Reviewing Wanted, the film based on the Top Cow miniseries by Mark Millar and J.G. Jones, is a difficult request. Directed by Timur Bekmambetov, the film is enjoyable, but solely on a puerile level, and undoubtedly not for the reasons that Bekmambetov intended. This movie is exactly what would happen if a hyperactive 16-year-old was given free range to write a script; it features an Angelina Jolie butt-shot, bullets that don’t travel at normal speed or in a straight line, and the euphoria of telling off your boss and all the jerks at work. But when asked if this film is actually any good, or even a good comic adaptation, the answer is a strong “No.”
Those of you who remember the comic series remember a truly raunchy adventure about an assassin named Fox who recruits a cubical jockey to take his father’s place in a secret society of supervillains known as The Fraternity. From there, we get a few twists and turns thrown our way, but primarily, this was a comic book about all things comic books: superheroes, villains with puffy capes, a cannibal baddie, and even a few digs on other genre flops like Adam West’s Batman.
With that in mind, the movie takes its own liberties, and generously at that. Replace “supervillains” with “assassins,” “puffy capes” with “bullets that curve,” and “cannibal” with Morgan Freeman. It is totally understandable how this movie was sold, because people are so afraid of doing superhero films that don’t have names like “Iron Man” or “Batman” attached to them, so instead they were going for a Matrix redux, and failed miserably.
Wanted took gravity and physics and threw them both out the window in order to pull of these ridiculous action sequences. In a world like that of Matrix, bending bullets and time was believable, as our reality was established as nothing more than a computer program. Here, the reason a car is able to flip around like a kitten is simply because this group of assassins can get their heart rate up to 400 beats per minute, which allows them to become hyper perceptive. This is all that’s provided as explanation for being able to drive a car into the side of a bus, then drive away, seemingly unscathed.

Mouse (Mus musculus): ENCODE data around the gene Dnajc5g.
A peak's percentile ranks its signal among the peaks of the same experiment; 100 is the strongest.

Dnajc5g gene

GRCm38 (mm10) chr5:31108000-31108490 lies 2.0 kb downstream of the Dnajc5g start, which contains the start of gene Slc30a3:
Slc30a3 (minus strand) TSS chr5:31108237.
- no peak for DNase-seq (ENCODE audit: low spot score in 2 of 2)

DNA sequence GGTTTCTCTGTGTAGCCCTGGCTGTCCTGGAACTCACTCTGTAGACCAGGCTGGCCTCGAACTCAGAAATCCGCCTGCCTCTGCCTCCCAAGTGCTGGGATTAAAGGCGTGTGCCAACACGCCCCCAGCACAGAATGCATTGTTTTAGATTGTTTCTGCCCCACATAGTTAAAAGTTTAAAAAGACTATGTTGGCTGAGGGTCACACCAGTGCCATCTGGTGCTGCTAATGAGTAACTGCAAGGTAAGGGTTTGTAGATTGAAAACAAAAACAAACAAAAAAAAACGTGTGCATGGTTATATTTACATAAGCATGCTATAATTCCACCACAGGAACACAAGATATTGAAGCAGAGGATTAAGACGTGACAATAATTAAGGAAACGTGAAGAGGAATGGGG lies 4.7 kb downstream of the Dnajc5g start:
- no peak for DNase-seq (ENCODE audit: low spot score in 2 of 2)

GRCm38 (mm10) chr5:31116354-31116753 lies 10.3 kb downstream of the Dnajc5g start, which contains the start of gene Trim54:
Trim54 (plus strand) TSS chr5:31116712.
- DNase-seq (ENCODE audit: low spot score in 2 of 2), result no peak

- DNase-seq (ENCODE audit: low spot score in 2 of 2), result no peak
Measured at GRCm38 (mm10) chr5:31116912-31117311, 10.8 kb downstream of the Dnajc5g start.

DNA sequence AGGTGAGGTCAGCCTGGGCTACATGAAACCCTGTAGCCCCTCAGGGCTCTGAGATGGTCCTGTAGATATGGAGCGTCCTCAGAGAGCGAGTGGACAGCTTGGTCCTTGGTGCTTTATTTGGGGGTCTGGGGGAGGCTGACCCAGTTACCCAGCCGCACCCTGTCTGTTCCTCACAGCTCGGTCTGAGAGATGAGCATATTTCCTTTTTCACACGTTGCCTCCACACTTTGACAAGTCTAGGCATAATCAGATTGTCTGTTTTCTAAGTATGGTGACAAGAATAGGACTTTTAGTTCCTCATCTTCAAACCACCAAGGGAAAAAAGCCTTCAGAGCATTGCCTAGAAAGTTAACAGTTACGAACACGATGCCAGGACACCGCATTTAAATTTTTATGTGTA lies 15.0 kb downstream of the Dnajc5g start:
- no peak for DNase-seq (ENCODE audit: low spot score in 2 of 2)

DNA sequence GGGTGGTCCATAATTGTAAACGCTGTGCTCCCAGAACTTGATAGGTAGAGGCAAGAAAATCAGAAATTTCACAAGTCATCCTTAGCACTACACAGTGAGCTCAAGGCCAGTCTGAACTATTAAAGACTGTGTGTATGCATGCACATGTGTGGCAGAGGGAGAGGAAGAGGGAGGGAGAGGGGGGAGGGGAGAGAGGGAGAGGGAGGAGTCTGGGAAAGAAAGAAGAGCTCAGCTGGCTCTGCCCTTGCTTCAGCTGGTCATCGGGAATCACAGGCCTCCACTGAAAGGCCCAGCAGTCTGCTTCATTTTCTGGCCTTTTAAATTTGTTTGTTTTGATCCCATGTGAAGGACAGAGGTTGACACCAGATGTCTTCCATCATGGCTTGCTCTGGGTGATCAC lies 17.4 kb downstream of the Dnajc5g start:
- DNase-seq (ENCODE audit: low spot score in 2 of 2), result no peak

The acting in this film is almost not worthy of a mention. Morgan Freeman has essentially become a brand name, much like Christopher Walken or Mickey Rourke. Adding a name like Freeman will change the feel of the written character, and instead make it “Wanted with Morgan Freeman.” Angelina is essentially playing the exact same character as in Mr. and Mrs. Smith: the sultry/mysterious/dead-behind-the-eyes look that, for some reason, makes men everywhere swoon. The rest of the cast falls in the category of extraneous, including a bizarre cameo by Terrance Stamp, who does not eat people, nor ask anyone to kneel before him.
Another big problem with the adaptation from the comic series is the morality of our protagonist. Wesley Gibson steals, maims and rapes in the book, while in the film we get a whiney, almost “Anakin-esque” performance from James McAvoy. The story almost forces us to feel for his plight, mostly because Hollywood has yet to perfect the concept of the anti-hero just yet.
Our last big issue comes in the ending. Mark Millar is a big proprietor in his books of shocking his readers, and that left the last couple of lines in the comic book having our protagonist essentially berate the reader, explaining why this story makes him better than all of us. This was slightly frustrating, but still fun to have a comic book break the fourth wall and analyze the reader.
While this worked so well in the comic, it fell flat in the film. Like previously mentioned, the powers-that-be softened up McAvoy’s Gibson, making us empathize with his sad life. To then have him turn around in the end and look right into the camera and call the audience pathetic only confused and infuriated the audience. A poor move.
Finally, this film is exactly what NOT to do when adapting an independent comic book for film. One needs to stick to the “do it right or don’t do it at all” theory, instead of doing things like replacing super villains with assassins because “it’s more believable.” I dread to think of what changes would happen if they were to adapt Millar’s new Kick Ass book similarly. Instead of a teenager who learns to fight crime the hard way and suffers a few brutal beatings before becoming a hero, would the Hollywood version feature have him “step up” and break-dance his way into the heart of America?